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Person and Place Index  *  Close
Thomas Henden

Parson of Staplehurst, Kent.

John Tailor and Thomas Henden complained to the justices about Edmund Allin, and he was brought before Sir John Baker. 1570, p. 2165, 1576, p. 1870, 1583, p. 1979.

Sir John Baker sent John Dove, Thomas Best, Thomas Linley, Percival Barber, John Tailor and Thomas Henden to the Allins' home to make an inventory of their goods. 1570, p. 2165, 1576, p. 1870, 1583, p. 1979.

Goods seized from the Allins' home were delivered to Thomas Henden, from whom they were later recovered during Elizabeth's reign. 1570, p. 2197, 1576, p. 1896.

 
Person and Place Index  *  Close
Thomas Linley

Sir John Baker sent John Dove, Thomas Best, Thomas Linley, Percival Barber, John Tailor and Thomas Henden to the Allins' home to make an inventory of their goods. 1570, p. 2165, 1576, p. 1870, 1583, p. 1979.

 
Person and Place Index  *  Close
Walter Appleby

(d. 1557)

Martyr. Of Maidstone

William Wood offered sanctuary in his house to Walter Appleby and his wife, but within a fortnight the bishop of Rochester sent his chief man to bring them to Rochester, where they were imprisoned. 1583, p. 2145.

Walter Appleby was burned with his wife and five others at Maidstone on 18 June 1557. 1570, p. 2167, 1576, p. 1872, 1583, p. 1979.

 
Person and Place Index  *  Close
Cranbrook
Crambroke, Cranbroke
NGR: TQ 775 363

A parish in the hundred of Cranbrook, lathe of Scray, county of Kent. 14 miles south by east from Maidstone. 40 miles south-east by east from London. The living is a vicarage in the Archdeaconry and Diocese of Canterbury

English information from Samuel Lewis, A Topographical Dictionary of England (S. Lewis & Co: London, 1831)

Scottish information from Samuel Lewis, A Topographical Dictionary of Scotland (S. Lewis & Co: London, 1846)

Welsh information taken from Samuel Lewis, A Topographical Dictionary of Wales(Lewis & Co: London, 1840)

The reason for the use of these works of reference is that they present the jurisdictional and ecclesiastical position as it was before the major Victorian changes. The descriptions therefore approximate to those applying in the sixteenth century, after the major changes of 1535-42. Except for the physical locations, which have not changed, the reader should not therefore take these references as being accurate in the twenty-first century.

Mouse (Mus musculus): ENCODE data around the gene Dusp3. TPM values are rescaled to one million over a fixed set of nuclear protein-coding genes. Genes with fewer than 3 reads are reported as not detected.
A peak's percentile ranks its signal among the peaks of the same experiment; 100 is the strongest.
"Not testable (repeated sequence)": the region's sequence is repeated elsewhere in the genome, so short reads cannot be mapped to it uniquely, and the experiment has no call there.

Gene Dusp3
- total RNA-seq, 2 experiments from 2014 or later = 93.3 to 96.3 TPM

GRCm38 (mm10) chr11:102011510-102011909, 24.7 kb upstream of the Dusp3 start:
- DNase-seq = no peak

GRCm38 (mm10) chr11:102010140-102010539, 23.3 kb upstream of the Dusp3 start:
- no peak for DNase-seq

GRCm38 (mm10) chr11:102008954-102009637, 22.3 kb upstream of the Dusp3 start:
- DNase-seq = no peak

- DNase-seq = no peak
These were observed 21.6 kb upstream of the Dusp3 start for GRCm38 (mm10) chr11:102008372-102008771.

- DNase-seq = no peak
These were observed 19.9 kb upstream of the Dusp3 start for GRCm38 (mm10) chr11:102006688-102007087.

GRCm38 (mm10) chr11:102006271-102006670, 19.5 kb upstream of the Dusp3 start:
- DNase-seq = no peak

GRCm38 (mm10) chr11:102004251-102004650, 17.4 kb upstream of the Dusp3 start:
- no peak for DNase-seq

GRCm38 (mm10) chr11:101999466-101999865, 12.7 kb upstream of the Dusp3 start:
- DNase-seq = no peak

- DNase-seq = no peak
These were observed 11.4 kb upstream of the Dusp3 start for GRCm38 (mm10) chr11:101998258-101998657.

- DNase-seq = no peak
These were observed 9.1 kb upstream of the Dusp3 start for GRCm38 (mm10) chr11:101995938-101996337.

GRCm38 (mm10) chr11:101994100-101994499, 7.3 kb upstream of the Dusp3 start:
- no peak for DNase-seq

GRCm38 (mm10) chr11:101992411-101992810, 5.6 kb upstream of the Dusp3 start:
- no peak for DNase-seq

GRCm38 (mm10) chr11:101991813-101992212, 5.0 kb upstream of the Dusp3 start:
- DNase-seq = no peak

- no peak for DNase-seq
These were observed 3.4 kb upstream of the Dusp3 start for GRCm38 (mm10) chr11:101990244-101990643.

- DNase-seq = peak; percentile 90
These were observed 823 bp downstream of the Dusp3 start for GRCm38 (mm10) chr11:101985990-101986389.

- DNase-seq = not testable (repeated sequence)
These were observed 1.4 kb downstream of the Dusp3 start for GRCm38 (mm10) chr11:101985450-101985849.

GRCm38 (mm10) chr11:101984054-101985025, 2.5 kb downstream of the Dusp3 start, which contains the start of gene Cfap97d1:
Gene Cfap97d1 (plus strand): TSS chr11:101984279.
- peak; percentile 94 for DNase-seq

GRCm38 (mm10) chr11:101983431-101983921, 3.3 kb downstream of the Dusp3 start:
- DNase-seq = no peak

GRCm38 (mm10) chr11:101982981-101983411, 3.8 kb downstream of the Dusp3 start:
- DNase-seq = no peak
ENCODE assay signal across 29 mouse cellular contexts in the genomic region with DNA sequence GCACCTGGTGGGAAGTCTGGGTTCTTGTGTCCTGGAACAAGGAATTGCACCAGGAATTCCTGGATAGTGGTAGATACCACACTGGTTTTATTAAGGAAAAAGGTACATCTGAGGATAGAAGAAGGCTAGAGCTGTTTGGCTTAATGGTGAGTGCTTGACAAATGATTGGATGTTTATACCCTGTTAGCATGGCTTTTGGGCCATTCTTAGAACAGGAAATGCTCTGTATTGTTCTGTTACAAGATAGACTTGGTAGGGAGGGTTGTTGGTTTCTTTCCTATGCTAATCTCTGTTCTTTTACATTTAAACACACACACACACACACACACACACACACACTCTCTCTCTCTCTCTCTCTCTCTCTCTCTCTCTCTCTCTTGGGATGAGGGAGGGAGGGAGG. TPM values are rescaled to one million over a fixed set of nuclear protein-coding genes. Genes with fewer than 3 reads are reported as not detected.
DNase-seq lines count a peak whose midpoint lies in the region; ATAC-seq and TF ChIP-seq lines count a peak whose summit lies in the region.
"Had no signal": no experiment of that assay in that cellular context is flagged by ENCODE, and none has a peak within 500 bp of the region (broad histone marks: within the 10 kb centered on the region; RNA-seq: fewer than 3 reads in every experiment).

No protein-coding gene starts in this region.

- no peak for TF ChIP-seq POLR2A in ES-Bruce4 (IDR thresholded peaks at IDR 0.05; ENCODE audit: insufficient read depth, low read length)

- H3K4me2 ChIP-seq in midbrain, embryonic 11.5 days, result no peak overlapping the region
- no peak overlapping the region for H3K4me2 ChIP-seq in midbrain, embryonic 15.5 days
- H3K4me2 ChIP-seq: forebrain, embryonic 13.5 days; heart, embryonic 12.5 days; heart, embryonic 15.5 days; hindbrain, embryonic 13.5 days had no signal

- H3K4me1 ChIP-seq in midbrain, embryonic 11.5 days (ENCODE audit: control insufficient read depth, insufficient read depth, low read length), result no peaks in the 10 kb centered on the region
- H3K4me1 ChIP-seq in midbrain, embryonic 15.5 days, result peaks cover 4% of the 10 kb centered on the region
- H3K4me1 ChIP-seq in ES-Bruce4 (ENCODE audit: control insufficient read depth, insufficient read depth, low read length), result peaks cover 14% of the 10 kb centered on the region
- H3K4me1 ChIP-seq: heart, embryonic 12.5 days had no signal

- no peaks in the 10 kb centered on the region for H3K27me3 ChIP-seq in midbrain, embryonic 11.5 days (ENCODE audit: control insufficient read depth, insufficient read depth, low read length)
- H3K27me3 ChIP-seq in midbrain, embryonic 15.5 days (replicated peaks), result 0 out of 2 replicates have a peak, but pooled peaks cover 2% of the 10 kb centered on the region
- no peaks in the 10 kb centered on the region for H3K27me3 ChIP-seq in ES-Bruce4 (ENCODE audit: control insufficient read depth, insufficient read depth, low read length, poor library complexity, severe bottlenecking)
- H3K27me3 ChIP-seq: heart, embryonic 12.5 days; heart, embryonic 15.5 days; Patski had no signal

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Person and Place Index  *  Close
Fritenden
Fritenden, Frytenden
NGR: TQ 815 410

A parish in the hundred of Cranbrook, lathe of Scray, county of Kent. 4.25miles north-east by north from Cranbrook. The living is a rectory in the Archdeaconry and Diocese of Canterbury

English information from Samuel Lewis, A Topographical Dictionary of England (S. Lewis & Co: London, 1831)

Scottish information from Samuel Lewis, A Topographical Dictionary of Scotland (S. Lewis & Co: London, 1846)

Welsh information taken from Samuel Lewis, A Topographical Dictionary of Wales(Lewis & Co: London, 1840)

The reason for the use of these works of reference is that they present the jurisdictional and ecclesiastical position as it was before the major Victorian changes. The descriptions therefore approximate to those applying in the sixteenth century, after the major changes of 1535-42. Except for the physical locations, which have not changed, the reader should not therefore take these references as being accurate in the twenty-first century.

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Person and Place Index  *  Close
Staplehurst
NGR: TQ 785 430

A parish partly in the hundred of Cranbrook, and partly in that of Marden, lathe of Scray, county of Kent. 4 miles north by east from Cranbrook. The living is a rectory in the Archdeaconry and Diocese of Canterbury.